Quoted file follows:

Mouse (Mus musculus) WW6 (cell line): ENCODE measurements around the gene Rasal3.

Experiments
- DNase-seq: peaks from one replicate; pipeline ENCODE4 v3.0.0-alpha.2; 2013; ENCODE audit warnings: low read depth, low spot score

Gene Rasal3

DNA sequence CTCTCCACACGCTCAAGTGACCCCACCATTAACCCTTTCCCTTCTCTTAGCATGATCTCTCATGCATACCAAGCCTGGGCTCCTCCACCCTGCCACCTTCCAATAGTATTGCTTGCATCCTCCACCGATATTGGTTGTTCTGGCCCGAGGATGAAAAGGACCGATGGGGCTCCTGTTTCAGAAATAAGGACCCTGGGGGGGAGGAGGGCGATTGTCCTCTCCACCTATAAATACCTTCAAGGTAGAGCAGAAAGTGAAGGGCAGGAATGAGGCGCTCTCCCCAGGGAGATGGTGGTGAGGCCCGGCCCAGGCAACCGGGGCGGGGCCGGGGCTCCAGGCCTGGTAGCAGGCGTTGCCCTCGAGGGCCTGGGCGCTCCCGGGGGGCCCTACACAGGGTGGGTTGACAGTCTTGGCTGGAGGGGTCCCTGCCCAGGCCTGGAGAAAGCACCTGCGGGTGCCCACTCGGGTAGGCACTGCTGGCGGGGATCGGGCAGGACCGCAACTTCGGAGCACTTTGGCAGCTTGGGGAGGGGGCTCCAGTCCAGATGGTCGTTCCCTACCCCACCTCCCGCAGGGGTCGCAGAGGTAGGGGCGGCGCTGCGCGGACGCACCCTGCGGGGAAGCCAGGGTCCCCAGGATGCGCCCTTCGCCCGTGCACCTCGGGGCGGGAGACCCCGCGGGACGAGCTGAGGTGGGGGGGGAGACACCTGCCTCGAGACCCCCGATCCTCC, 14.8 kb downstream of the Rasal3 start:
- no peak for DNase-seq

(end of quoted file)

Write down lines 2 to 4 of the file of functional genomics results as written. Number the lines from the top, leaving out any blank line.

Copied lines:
Experiments
- DNase-seq: peaks from one replicate; pipeline ENCODE4 v3.0.0-alpha.2; 2013; ENCODE audit warnings: low read depth, low spot score

Gene Rasal3